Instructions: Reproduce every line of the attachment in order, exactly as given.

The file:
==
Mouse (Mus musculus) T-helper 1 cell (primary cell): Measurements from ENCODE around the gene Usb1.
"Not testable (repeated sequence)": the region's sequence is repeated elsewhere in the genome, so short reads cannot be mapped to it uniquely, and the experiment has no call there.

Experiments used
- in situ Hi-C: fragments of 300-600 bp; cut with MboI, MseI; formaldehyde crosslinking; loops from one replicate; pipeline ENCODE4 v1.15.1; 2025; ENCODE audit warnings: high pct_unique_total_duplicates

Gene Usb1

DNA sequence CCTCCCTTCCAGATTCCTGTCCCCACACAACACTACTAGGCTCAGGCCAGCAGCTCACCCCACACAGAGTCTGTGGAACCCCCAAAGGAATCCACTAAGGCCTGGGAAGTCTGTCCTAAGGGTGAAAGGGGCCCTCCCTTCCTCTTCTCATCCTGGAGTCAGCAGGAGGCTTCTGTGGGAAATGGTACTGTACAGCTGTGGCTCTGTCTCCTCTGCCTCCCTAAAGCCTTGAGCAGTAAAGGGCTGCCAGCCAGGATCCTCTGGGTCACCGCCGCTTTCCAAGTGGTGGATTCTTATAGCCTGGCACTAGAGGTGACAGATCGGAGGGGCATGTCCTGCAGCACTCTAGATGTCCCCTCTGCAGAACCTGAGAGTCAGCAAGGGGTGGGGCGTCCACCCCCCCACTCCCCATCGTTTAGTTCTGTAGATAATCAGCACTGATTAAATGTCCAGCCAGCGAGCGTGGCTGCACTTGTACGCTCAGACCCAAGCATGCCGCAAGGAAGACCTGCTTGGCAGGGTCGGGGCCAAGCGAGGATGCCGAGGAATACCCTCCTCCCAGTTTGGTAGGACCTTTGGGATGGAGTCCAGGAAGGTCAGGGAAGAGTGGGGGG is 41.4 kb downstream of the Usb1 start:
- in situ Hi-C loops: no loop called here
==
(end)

Mouse (Mus musculus) T-helper 1 cell (primary cell): Measurements from ENCODE around the gene Usb1.
"Not testable (repeated sequence)": the region's sequence is repeated elsewhere in the genome, so short reads cannot be mapped to it uniquely, and the experiment has no call there.

Experiments used
- in situ Hi-C: fragments of 300-600 bp; cut with MboI, MseI; formaldehyde crosslinking; loops from one replicate; pipeline ENCODE4 v1.15.1; 2025; ENCODE audit warnings: high pct_unique_total_duplicates

Gene Usb1

DNA sequence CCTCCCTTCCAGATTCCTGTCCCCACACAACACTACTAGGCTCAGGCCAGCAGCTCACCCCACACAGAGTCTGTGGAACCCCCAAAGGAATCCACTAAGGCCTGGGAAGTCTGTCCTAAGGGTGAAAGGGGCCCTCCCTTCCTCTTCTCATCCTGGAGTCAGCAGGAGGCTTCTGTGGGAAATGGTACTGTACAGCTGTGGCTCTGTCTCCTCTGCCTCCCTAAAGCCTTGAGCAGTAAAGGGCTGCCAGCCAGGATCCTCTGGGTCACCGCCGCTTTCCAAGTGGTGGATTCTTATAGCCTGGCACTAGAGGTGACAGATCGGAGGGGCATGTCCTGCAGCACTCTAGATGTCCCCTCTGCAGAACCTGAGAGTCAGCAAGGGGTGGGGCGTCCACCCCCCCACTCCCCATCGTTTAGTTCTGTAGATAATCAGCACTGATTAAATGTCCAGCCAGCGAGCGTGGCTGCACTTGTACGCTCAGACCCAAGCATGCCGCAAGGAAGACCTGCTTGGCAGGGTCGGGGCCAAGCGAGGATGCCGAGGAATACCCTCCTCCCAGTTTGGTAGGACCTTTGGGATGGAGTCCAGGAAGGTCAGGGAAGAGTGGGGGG is 41.4 kb downstream of the Usb1 start:
- in situ Hi-C loops: no loop called here